Doug Pederson‘s system is going to benefit Sam Bradford, writes David Murphy of the Daily News.

It isn’t necessarily the number of hits, but the magnitude of them. Throughout the turmoil of last season, Bradford remained the consummate professional, declining to offer even a hint of dissatisfaction with [Chip] Kelly‘s tempo or scheme. Perhaps he understood the system’s merits; he did, after all, finish the season with numbers that far exceeded his career averages in virtually every meaningful statistical category, from completion percentage to yards per attempt to yards per game. Yet when plays ended poorly, they tended to end really, really poorly, and it isn’t hard to see why. Kelly’s offense operated on the premise that the offense should always dictate to the defense. The tempo and the barrage of five receiver route combinations served this end. It often forced linemen onto their heels, and defensive backs into man coverage in open space. Yet when a defense was able to win those one-on-one battles, or when it was able to correctly diagnose a particular play, all that open space sometimes worked against the offense, and its quarterback.

The [Andy] Reid/Pederson offense is much more attuned to the realities of the NFL, where defenses do things that must be countered on the fly. On Thursday, offensive coordinator Frank Reich said that the scheme demands more from its running backs in terms of pass protection than any of the others he’s been involved with. Those running backs are also utilized extensively as pass catchers. Reich also pointed to the amount of flexibility the scheme gives a quarterback to check to a run, either via handoff or keeper, the latter of which Alex Smith used with much success in the Chiefs’ hard-fought playoff loss to the Patriots.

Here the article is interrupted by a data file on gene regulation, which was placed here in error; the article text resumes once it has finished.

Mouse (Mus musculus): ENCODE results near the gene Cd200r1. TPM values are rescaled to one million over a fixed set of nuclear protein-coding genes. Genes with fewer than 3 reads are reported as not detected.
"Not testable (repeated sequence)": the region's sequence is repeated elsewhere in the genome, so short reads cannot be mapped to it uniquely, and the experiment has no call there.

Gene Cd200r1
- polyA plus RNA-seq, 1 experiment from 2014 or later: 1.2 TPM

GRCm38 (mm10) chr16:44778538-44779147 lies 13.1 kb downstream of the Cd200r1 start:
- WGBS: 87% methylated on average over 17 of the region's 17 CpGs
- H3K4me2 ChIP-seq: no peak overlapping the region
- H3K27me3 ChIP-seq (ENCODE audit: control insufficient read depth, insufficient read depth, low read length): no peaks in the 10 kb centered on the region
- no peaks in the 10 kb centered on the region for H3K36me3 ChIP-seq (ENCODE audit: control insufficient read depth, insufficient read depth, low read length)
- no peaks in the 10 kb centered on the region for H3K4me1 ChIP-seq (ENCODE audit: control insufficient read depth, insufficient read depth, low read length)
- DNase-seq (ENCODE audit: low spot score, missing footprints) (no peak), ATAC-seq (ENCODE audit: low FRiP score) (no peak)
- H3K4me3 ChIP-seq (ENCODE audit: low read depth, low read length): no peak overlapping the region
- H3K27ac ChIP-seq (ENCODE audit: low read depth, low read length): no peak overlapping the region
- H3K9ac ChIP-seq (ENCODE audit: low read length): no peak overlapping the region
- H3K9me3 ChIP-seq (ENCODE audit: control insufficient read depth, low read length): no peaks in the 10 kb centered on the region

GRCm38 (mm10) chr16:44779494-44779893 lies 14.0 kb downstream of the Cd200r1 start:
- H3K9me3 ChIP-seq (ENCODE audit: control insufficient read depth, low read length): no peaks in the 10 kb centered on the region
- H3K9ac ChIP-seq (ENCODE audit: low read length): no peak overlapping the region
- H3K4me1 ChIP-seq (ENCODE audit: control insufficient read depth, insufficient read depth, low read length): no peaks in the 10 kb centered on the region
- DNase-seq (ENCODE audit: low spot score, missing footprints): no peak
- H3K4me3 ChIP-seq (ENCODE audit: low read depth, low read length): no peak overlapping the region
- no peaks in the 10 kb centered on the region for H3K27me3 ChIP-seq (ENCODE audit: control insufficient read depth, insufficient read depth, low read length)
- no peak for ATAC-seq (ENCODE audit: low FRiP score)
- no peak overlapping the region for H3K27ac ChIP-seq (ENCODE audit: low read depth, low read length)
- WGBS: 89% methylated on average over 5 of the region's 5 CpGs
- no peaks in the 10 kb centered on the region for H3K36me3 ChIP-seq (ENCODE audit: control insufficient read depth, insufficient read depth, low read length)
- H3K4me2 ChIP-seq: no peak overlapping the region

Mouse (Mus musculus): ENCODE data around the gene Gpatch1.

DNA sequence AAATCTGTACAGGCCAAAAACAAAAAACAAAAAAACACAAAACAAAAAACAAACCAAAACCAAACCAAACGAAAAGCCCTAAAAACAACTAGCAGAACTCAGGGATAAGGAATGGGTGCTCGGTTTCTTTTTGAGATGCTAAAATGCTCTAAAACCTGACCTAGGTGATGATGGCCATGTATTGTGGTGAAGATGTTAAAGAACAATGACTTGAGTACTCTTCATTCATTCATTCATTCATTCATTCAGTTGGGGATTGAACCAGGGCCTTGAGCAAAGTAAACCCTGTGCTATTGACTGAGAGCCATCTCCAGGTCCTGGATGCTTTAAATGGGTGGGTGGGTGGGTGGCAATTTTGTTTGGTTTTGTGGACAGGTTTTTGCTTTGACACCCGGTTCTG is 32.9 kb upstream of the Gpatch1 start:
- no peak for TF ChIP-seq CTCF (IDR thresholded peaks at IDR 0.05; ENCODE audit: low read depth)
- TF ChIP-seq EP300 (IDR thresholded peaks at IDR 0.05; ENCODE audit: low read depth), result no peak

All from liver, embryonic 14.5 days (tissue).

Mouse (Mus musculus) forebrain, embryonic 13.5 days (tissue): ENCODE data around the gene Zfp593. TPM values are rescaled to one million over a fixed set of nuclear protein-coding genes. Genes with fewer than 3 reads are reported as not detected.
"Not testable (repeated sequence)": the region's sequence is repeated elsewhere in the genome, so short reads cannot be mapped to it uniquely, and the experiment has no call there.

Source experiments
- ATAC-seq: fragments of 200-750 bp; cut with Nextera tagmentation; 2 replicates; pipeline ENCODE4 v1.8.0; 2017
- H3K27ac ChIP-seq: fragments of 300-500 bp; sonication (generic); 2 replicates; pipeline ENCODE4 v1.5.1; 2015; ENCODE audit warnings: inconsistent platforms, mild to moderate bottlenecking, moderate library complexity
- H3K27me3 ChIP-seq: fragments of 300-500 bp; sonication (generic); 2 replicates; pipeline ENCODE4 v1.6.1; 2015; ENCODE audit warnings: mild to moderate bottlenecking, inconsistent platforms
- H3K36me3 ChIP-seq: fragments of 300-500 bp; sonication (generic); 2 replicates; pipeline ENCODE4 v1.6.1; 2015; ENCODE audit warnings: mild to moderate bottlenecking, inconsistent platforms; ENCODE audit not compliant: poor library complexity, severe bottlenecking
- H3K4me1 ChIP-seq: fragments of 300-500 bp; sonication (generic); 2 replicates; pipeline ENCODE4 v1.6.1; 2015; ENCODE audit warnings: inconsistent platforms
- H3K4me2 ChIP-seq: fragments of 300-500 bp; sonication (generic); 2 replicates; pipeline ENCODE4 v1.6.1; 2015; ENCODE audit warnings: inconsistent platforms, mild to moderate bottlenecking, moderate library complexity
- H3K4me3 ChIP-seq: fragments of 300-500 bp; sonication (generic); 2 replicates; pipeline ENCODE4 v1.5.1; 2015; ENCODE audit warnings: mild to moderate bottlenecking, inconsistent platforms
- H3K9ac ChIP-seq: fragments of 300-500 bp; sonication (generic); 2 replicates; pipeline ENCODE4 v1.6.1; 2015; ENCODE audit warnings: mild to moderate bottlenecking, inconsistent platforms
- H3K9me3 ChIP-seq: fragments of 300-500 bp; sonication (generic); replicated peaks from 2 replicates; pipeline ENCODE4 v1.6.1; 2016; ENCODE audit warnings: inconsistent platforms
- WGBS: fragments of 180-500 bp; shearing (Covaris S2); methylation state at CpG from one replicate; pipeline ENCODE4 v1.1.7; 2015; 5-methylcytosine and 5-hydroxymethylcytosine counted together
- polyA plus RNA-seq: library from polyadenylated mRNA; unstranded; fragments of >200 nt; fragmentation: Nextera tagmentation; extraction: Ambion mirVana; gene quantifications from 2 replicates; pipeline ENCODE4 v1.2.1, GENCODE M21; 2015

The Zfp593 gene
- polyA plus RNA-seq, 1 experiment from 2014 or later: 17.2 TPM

One of the reasons the Eagles fell in love with Carson Wentz was his ability to tuck the ball and run. Bradford, Reich acknowledged, brings a different set of skills to the table.

But, he said, “you don’t have to pull it a lot. Most guys will tell you all you’ve got to do is pull it once a game or once every couple games and get something positive. Because of the threat, defensive coordinators have to prepare for it.”

A small piece of home has made the trip to Philadelphia for Wentz, from Dave Zangaro of CSNPhilly.com.

North Dakota’s hero
Earlier this week, there were several reporters and a TV crew from North Dakota to watch the progress of their hometown hero Carson Wentz. Wentz said it was cool to see some familiar media faces, especially because he knows how closely fans in his home state are still following his career.

The rookie hasn’t been home much recently, so he wasn’t sure if the buzz has died down at all since the draft, but he suspects there are many more Eagles fans at home now.

“I know now that football season is starting to kick up, it’s starting to heat up back home,” he said. “Everyone’s all interested in the Eagles, more than just the local teams around there. It’s pretty exciting. Exciting time for the state of North Dakota, for sure.”


Practice resumes at 8:15.

Chris Jastrzembski contributed to this post.